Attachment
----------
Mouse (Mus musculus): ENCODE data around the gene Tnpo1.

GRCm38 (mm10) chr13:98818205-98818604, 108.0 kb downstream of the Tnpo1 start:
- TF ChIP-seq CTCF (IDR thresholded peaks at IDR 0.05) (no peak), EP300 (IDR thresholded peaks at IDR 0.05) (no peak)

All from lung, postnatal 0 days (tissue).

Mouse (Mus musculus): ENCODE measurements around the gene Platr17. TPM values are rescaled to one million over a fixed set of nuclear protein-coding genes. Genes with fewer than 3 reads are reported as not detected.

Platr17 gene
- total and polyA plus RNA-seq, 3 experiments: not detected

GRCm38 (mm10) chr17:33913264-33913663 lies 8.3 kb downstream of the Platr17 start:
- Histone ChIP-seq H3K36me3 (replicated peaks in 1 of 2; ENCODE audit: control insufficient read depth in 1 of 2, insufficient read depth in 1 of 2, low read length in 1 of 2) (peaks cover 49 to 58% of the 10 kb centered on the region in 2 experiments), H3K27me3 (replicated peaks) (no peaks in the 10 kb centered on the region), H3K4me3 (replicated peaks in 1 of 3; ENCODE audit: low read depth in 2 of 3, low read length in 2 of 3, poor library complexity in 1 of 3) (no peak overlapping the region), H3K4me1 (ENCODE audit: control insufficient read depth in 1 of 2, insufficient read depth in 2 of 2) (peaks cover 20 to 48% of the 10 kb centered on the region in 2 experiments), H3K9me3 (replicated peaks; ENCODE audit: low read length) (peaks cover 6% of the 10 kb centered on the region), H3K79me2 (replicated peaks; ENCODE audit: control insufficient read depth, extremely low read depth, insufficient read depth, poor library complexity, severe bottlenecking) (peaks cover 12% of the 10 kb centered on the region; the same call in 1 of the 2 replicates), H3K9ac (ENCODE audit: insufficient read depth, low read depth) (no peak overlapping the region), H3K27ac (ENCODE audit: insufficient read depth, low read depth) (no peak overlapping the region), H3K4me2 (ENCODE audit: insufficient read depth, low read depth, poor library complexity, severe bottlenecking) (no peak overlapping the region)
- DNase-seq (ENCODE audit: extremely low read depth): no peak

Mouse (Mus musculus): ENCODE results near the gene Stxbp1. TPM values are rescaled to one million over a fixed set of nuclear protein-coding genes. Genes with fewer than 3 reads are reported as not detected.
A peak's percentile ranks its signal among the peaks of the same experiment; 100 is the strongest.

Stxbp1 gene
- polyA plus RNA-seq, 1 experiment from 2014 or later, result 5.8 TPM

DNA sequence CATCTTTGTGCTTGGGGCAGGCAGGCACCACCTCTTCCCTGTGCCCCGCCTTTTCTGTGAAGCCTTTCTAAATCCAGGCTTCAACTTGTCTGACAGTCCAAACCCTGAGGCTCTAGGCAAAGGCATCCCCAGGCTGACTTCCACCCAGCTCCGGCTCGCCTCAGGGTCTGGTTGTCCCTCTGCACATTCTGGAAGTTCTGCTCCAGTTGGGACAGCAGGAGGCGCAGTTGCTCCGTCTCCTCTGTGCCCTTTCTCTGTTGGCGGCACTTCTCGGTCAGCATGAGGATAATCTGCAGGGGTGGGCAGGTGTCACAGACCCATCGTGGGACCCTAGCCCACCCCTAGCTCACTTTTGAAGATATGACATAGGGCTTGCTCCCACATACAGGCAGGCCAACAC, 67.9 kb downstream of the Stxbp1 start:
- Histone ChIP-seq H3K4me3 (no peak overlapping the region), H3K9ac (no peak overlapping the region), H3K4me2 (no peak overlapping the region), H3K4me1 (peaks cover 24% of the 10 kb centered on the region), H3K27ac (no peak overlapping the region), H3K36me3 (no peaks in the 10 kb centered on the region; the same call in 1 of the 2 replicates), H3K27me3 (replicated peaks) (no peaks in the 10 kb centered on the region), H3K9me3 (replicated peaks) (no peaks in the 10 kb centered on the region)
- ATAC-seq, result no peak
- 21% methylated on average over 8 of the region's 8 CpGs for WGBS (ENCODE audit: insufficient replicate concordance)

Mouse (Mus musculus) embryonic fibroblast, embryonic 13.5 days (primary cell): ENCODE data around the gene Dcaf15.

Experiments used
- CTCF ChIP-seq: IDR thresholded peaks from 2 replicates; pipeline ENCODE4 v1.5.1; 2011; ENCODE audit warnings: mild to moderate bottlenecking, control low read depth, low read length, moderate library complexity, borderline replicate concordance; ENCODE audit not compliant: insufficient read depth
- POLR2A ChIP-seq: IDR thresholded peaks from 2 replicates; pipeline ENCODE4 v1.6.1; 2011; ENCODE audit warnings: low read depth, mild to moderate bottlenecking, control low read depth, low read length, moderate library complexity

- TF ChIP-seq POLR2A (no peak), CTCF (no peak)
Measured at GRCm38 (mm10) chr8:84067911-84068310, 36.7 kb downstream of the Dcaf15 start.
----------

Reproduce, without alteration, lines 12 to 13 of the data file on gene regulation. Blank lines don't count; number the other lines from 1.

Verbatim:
A peak's percentile ranks its signal among the peaks of the same experiment; 100 is the strongest.

Stxbp1 gene